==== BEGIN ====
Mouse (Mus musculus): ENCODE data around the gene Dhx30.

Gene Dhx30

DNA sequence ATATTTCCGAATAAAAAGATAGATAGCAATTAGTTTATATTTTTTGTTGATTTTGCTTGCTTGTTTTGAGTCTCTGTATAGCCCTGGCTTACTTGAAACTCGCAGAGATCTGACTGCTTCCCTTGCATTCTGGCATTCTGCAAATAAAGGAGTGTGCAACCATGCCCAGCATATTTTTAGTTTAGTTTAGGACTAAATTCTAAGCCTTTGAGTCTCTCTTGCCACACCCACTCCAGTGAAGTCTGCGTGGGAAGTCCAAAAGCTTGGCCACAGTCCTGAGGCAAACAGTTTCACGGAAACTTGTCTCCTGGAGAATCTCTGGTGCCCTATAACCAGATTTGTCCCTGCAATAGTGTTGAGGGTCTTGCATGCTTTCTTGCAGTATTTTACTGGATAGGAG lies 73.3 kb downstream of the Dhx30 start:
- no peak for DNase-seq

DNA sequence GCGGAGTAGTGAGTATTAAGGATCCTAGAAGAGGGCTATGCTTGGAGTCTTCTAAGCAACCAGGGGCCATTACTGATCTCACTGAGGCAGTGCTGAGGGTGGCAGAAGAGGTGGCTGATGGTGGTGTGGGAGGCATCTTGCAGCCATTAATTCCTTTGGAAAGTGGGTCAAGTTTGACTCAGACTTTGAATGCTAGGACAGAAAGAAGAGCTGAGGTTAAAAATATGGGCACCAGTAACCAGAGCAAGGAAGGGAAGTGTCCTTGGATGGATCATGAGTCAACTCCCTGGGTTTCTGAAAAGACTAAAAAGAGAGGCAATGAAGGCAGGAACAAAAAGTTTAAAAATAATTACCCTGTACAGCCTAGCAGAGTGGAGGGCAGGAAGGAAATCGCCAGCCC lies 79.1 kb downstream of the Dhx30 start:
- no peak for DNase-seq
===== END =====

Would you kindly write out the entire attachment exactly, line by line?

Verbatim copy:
Mouse (Mus musculus): ENCODE data around the gene Dhx30.

Gene Dhx30

DNA sequence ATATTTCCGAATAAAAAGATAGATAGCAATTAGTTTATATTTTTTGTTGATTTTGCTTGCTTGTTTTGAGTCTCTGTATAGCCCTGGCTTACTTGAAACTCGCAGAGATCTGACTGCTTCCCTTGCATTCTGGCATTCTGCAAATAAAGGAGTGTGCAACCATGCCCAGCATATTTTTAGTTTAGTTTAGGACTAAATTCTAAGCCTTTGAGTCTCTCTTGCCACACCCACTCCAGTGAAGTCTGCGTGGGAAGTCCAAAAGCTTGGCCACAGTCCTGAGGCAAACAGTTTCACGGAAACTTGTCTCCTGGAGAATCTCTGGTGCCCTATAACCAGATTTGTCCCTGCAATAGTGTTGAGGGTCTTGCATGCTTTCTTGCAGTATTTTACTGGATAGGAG lies 73.3 kb downstream of the Dhx30 start:
- no peak for DNase-seq

DNA sequence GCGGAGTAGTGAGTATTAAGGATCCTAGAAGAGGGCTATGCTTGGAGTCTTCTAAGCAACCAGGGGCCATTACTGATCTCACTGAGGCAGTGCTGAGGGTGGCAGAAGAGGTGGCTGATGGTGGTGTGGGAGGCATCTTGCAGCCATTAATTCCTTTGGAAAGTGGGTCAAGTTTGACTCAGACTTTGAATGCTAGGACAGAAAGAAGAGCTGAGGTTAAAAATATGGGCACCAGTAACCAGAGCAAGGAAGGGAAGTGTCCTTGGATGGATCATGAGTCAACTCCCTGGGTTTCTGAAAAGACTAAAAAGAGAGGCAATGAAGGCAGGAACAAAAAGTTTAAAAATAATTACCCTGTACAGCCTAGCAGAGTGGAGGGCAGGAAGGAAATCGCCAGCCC lies 79.1 kb downstream of the Dhx30 start:
- no peak for DNase-seq